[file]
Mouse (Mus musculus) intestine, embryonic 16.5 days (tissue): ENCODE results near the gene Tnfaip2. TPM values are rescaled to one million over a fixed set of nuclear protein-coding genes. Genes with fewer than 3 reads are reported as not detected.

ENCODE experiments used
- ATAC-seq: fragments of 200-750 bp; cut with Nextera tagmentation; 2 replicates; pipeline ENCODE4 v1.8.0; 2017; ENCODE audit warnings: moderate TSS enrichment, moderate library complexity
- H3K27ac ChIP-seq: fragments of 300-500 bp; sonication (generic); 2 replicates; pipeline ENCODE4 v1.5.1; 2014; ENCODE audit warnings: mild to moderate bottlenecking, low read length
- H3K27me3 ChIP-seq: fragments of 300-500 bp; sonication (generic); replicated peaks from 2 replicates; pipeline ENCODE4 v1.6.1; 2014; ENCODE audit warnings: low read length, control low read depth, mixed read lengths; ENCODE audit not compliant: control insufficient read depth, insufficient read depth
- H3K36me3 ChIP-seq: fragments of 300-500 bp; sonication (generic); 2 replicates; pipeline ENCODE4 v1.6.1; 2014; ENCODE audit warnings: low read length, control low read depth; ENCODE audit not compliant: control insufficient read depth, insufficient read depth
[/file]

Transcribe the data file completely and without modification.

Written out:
Mouse (Mus musculus) intestine, embryonic 16.5 days (tissue): ENCODE results near the gene Tnfaip2. TPM values are rescaled to one million over a fixed set of nuclear protein-coding genes. Genes with fewer than 3 reads are reported as not detected.

ENCODE experiments used
- ATAC-seq: fragments of 200-750 bp; cut with Nextera tagmentation; 2 replicates; pipeline ENCODE4 v1.8.0; 2017; ENCODE audit warnings: moderate TSS enrichment, moderate library complexity
- H3K27ac ChIP-seq: fragments of 300-500 bp; sonication (generic); 2 replicates; pipeline ENCODE4 v1.5.1; 2014; ENCODE audit warnings: mild to moderate bottlenecking, low read length
- H3K27me3 ChIP-seq: fragments of 300-500 bp; sonication (generic); replicated peaks from 2 replicates; pipeline ENCODE4 v1.6.1; 2014; ENCODE audit warnings: low read length, control low read depth, mixed read lengths; ENCODE audit not compliant: control insufficient read depth, insufficient read depth
- H3K36me3 ChIP-seq: fragments of 300-500 bp; sonication (generic); 2 replicates; pipeline ENCODE4 v1.6.1; 2014; ENCODE audit warnings: low read length, control low read depth; ENCODE audit not compliant: control insufficient read depth, insufficient read depth